Water used in gas operations is generally obtained from the area of those operations and is typically brackish (i.e. not potable).
As part of the approvals process, a company must demonstrate that using local water will not have unacceptable impacts on aquifers.
Oil and gas wells have several layers of steel casing and cement that form a continuous protective barrier between the well and the rock. Millions of oil and gas wells have been drilled through aquifers without causing problems.
Producing CSG water
Coal seam gas is natural gas trapped in a coal seam by water pressure.
Decreasing the pressure on the coals by pumping water frees the gas for production.
Treating and using CSG water
Water produced from the coal seams is mildly salty (brackish). It comes from deeper geological layers, and is generally not usable for agricultural purposes without desalination treatment or blending with fresher (less saline) water.
About 97% of the water produced is desalinised and beneficially used: 59% by agriculture, 14% by industry and 24% by reinjection in aquifers.
When treated and beneficially used, CSG production water can be an alternative supply to the water that is currently taken from the shallower, less saline aquifers of the GAB. This in itself will assist in recharging these shallow aquifers over time.
Modelling and monitoring water supply in Queensland
Water produced from CSG is a small percentage (0.03% or 3 parts in 10,000) of Australia’s Great Artesian Basin.
Regional aquifer depressurisation models predict the impacts on water supply aquifers, and continual data capture and monitoring is used to validate and improve these predictions.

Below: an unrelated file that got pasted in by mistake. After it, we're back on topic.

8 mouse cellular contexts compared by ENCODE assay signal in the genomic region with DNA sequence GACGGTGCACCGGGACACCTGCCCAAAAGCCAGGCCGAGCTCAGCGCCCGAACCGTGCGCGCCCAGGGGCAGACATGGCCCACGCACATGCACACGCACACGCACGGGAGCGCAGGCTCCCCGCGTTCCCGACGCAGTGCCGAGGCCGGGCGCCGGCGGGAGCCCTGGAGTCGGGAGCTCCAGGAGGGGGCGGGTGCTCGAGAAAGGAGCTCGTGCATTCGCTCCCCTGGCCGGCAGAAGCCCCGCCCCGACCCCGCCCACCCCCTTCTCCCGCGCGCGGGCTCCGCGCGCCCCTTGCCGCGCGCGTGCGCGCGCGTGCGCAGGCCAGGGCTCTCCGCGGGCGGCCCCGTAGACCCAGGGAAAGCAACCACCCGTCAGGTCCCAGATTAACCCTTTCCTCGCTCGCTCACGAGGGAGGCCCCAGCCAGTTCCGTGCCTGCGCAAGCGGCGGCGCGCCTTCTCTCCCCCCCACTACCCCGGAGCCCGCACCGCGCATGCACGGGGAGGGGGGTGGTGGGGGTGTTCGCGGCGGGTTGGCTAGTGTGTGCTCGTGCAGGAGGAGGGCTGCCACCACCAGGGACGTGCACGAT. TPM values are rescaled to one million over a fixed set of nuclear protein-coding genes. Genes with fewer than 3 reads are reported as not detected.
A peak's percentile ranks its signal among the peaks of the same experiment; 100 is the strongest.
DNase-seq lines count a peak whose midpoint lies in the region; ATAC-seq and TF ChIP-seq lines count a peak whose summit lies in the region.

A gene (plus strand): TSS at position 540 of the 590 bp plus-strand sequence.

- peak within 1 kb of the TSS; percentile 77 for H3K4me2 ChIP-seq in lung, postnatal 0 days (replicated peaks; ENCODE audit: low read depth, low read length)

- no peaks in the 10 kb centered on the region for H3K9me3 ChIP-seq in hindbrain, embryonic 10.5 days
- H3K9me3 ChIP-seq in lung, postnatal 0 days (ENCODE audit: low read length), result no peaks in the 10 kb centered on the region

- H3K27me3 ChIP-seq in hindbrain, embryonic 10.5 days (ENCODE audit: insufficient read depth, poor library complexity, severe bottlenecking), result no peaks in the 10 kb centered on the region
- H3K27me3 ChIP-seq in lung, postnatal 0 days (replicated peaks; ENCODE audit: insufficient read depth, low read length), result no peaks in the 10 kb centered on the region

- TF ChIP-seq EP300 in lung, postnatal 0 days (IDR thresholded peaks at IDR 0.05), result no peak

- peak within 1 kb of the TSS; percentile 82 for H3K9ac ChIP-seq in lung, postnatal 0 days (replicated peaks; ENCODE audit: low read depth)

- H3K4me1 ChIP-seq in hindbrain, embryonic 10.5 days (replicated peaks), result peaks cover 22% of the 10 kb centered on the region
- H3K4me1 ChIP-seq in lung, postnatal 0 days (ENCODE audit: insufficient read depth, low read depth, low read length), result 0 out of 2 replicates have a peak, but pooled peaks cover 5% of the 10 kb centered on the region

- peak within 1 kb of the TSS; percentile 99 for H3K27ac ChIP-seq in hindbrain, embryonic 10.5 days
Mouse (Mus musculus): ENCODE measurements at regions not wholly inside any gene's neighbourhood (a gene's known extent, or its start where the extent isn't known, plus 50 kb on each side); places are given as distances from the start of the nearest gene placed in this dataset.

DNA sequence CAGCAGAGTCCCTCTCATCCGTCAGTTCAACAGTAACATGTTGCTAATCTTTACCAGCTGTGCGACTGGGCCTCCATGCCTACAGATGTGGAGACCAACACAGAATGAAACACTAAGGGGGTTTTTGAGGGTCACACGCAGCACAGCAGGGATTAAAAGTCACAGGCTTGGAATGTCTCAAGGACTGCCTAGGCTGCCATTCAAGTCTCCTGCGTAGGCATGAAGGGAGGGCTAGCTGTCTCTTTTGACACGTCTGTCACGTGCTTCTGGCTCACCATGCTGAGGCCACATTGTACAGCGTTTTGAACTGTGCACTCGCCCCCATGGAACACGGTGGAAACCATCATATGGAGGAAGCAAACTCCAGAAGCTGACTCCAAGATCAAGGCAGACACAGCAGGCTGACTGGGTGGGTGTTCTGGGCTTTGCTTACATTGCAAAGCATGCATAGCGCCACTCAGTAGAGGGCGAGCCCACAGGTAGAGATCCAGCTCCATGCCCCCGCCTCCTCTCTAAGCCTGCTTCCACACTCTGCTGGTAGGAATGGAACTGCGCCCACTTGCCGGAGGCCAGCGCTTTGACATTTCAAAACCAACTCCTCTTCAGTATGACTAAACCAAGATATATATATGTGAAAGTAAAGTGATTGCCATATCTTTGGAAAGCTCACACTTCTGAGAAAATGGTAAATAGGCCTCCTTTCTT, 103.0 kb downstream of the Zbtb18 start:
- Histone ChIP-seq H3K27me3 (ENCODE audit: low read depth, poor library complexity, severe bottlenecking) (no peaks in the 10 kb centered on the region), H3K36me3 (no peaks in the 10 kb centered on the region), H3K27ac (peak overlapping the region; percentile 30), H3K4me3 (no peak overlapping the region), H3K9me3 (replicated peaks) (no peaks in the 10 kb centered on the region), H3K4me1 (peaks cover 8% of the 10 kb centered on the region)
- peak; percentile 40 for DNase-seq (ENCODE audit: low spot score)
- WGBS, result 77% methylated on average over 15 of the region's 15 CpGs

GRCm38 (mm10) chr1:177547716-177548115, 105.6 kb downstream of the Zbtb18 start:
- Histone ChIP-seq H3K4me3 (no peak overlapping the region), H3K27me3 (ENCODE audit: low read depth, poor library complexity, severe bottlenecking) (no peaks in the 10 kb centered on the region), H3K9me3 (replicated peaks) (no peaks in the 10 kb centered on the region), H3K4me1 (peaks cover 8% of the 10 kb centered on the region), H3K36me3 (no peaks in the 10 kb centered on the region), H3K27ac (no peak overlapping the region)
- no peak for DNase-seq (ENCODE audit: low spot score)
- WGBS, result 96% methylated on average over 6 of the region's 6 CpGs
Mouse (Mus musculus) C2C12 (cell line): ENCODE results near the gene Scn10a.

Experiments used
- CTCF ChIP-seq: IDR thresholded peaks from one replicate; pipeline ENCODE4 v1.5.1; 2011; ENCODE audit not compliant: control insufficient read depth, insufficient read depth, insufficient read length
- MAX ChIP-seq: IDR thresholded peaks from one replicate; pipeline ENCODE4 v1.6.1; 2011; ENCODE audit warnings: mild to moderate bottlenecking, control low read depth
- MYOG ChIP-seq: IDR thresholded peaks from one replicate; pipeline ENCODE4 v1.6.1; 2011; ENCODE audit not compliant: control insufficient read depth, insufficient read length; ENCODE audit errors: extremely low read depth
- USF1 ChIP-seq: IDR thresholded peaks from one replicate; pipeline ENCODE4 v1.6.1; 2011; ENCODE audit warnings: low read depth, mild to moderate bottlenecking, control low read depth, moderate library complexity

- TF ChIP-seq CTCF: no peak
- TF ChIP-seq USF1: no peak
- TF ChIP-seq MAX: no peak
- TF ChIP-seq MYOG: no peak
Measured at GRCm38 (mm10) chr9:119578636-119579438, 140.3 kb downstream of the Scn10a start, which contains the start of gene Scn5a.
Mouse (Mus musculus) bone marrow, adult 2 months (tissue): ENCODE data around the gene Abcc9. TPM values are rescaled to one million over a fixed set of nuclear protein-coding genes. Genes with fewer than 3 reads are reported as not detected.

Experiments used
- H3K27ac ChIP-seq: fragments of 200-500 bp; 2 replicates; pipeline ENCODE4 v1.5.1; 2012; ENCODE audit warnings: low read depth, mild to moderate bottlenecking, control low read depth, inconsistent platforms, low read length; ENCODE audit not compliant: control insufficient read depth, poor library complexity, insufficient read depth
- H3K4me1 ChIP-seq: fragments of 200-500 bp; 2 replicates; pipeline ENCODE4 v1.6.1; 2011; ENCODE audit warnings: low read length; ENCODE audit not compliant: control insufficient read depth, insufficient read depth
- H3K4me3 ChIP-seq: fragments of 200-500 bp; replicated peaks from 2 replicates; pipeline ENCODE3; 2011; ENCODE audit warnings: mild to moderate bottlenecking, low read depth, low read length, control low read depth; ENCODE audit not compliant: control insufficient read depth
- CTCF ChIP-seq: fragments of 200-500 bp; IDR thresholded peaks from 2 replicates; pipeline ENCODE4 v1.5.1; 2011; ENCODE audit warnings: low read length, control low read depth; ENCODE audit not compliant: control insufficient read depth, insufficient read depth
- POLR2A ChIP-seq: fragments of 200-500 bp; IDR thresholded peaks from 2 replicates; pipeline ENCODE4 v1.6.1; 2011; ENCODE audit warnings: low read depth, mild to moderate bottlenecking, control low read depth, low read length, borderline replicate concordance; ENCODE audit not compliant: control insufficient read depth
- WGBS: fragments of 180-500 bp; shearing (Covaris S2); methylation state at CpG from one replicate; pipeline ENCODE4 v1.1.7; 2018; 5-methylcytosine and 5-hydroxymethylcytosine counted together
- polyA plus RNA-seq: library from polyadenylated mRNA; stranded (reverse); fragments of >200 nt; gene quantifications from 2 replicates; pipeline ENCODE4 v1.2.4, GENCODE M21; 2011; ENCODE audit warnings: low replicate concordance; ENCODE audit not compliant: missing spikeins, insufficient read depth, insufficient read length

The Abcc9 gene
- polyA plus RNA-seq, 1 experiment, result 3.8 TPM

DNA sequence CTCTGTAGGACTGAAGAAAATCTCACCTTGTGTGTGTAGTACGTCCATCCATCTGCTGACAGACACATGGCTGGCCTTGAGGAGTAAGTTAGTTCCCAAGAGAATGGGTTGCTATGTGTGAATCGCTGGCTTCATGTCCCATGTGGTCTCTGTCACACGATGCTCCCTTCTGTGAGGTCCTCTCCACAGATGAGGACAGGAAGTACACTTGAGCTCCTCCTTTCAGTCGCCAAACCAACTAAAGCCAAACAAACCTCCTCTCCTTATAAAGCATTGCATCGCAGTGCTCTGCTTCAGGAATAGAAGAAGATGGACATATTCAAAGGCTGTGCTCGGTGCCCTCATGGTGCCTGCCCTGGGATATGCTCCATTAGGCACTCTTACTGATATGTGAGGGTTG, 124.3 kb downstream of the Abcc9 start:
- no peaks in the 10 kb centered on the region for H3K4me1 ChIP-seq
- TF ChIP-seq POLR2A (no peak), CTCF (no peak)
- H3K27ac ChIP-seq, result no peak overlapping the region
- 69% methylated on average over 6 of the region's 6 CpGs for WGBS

In 2012, the Queensland Government commissioned the preparation of the Surat Underground Water Impact Report.
The report collated information on regional aquifers, existing water bores and petroleum wells, as well the number and location of further wells to be drilled as a part of the CSG industry’s development. It used this information to forecast the expected level of impacts. The report also identified “immediately affected areas” and “long-term affected areas”.
The cumulative model covers an area the size of Germany and is referred to as the Surat Cumulative Management Area.
Gas companies have installed monitoring wells to detect any changes in aquifer pressure (using vibrating wireline piezometers) or changes in the chemistry in the aquifers underlying their permit areas. This information is delivered to the Queensland Office of Groundwater Impact Assessment (OGIA ) on a six-monthly basis.
Of the 21,000 existing private water bores in the Surat Cumulative Management Area, it was found that only 85 (0.4%) would be immediately effected, and another 528 bores (2.51%) would be affected in the long-term. The main reason many of these wells are expected to be affected is because they are producing from the same coals that are to be used for gas production.
Tenement holders are required to “make good” on any bore level decline by providing landholders with alternative water supplies. This may include drilling new, deeper bores, or supplying treated water to the affected properties.
Shale gas operations and water use
Water use for hydraulic fracturing can vary depending on the geology and the Australian Council of Learned Academies estimates that between 4 and 22 megalitres per well is required for a shale gas well, depending on the number of fractures.
Up to 80% of the fluid used in shale gas fraccing can be recovered. Most of this can be recycled and reused for additional hydraulic fracturing or other beneficial uses such as irrigation of nearby crops.
Water that cannot be recycled is placed in specially designed ponds for evaporation. The residue from this process is tested and, if required, removed to a licensed disposal facility. At no point does this water contact or contaminate groundwater sources.
Recent proposals for hydraulic fracturing have estimated a water requirement of 1.1 megalitre per fracture treatment, with between 5 and 13 fracture treatments required, depending on the location and geology.